Amy Hadden Marsh
Post Independent Contributor

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August 21, 2014
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Citizens’ Climate Lobby helps citizens take on climate change

The controversy over climate change is not something Dave Reed, founder of the Roaring Fork chapter of Citizens’ Climate Lobby, wants to talk about. Instead, he is all about finding solutions to something he believes is a “threat to everything we know and love.” For Roaring Fork Valley residents that means snow and skiing in the winter and in summer, water for everything from humans and wildlife to forests and riparian ecosystems.

A 2006 study by the Aspen Global Change Institute of the potential impacts of climate change on snow, skiing and the ecosystem in Aspen and portions of the Roaring Fork watershed found that by 2030, Aspen could see a later start and an earlier end to ski season as well as an early onset of spring run-off, possibly beginning in February.

“It’s disruptive change,” said Reed. “It’s disastrous economically.” He added that the impacts of climate change across the nation, such as severe weather and rising sea levels, could cost billions and even trillions of dollars to mitigate. “I’m talking about sea walls for the Florida panhandle, New York and New Orleans and the elevation of water sanitation systems in low-lying areas,” he said.

For Reed, now is not the time for hand-wringing and equivocating about whether climate change exists. “I don’t see [climate change] as a problem of polar bears and perma-frost,” he said. “It’s a fiscal problem that we’re saddling our next generations with.” And it calls for a fiscal solution.

Enter Citizens’ Climate Lobby (CCL), a national, grassroots, nonprofit organization founded in 2007 by Marshall Saunders, a California real estate broker, specifically to pass revenue-neutral, carbon fee and dividend legislation to address climate change.

“I’ve known for a long time that what we need to solve the climate problem is just to put a price on carbon,” said Reed. He believes a carbon fee and dividend policy would appeal to Democrats, Republicans, liberals, and conservatives.

The idea behind carbon fee and dividend is that carbon-based fuels are taxed at the point where they enter the U.S. economy — at the mine, well or port — and in proportion to the carbon dioxide they’ll emit. The tax is introduced at a low rate and gradually increases to give industry and consumers predictability. The tax then ripples throughout the entire economy, incrementally adding to the price of all goods and services in proportion to their carbon content and the social cost of their contribution to climate change. “We’re talking about the issue that we’re all polluters,” said Reed. “We all have to pay the price.”

The more carbon an item or energy source emits, the more it costs — what proponents, such as economists Greg Mankiw and Henry Paulson, say will be a disincentive to use carbon-intensive goods or services.

Reed said it isn’t a fee for services nor is it a tax because the government doesn’t keep the money. “[Carbon fee and dividend] puts a price on carbon to reduce its use,” he explained. “It doesn’t increase the size of government.”

The money is returned to households annually in equal shares. Reed said it will boost the economy because people will have more money to spend. And the hope is that it will be spent on low-carbon energy and goods.

CCL volunteers also train to lobby members of Congress for climate legislation, which Amelia Potvin, co-leader of the Roaring Fork chapter, said is the main reason she got involved. “It’s not just about climate change,” she said. “It’s about being able to come together and create a shared vision for building a better life.”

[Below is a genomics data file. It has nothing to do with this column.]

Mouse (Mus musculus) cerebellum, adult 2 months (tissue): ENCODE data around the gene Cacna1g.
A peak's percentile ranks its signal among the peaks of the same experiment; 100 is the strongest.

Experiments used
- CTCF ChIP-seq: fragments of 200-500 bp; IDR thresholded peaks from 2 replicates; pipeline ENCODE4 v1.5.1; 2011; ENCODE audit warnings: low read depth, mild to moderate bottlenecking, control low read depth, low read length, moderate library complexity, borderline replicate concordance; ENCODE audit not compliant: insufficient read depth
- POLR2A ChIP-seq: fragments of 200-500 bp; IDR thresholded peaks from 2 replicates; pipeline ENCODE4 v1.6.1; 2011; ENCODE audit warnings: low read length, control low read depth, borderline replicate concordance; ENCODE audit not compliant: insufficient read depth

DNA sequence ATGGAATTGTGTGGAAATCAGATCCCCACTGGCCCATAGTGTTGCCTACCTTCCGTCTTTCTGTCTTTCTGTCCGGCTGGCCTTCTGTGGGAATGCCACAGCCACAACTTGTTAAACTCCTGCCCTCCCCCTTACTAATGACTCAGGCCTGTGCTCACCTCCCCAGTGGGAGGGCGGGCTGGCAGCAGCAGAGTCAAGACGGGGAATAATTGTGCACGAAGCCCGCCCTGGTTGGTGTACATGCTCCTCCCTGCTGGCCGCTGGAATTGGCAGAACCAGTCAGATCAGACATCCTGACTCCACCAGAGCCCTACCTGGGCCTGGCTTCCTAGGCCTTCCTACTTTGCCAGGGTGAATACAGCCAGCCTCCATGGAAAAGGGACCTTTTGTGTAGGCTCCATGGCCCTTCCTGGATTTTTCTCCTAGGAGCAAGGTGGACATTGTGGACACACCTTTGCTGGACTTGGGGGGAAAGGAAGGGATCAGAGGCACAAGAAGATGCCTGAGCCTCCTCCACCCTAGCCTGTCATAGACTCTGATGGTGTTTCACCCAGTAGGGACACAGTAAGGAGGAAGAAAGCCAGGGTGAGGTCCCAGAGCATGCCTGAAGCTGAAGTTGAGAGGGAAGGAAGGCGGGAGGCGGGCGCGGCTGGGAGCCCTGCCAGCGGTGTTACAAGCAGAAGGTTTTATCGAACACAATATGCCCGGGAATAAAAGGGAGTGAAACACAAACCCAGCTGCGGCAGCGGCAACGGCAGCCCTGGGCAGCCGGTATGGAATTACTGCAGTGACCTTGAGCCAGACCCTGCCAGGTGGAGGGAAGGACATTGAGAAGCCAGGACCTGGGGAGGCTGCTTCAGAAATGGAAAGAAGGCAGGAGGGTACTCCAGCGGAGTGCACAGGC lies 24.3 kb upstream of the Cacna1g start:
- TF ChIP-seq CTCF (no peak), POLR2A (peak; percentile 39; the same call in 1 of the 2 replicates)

If that doesn’t sound like your typical lobbyist, it’s because CCL’s approach is not about strong-arming legislators or pitting Democrats against Republicans. Both Potvin and Reed agree that CCL takes a Gandhian approach to climate change, creating relationships with legislators and listening to what they have to say. “It means sitting down and having real conversations about the values underneath the positions we take,” explained Potvin.

In June, Reed, Potvin and other locals joined 600 CCL volunteers from around the country in Washington, D.C., for the annual CCL national conference, which included meetings with various Republican legislators. Potvin was part of a group that met with U.S. Rep. Scott Tipton’s staff. She said they were surprised by CCL’s approach. “Usually, they see an environmental group on the schedule and they brace themselves,” she said. “We came in just to have a conversation.”

Reed added that the approach transcends party politics. “The number one rule [when visiting legislators] is to show respect and gratitude for their service,” he explained. “We acknowledge that they have a tough job and find common ground.”

CCL’s goal is to have one chapter in each of the 435 U.S. congressional districts by the end of 2014. Right now, 225 chapters, including one in Carbondale, cover more than 300 congressional districts in the U.S. and Canada. A chapter in Aspen holds its first meeting next month, and a Grand Junction group met for the first time earlier this week. And CCL is catching on internationally.

Reed added that training citizens about the climate and how to talk to legislators helps people feel like they’re actually doing something effective. “We’re not just fixing the climate,” he said. “We’re reclaiming democracy.”


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The Post Independent Updated Aug 20, 2014 11:03PM Published Aug 21, 2014 05:46PM Copyright 2014 The Post Independent. All rights reserved. This material may not be published, broadcast, rewritten or redistributed.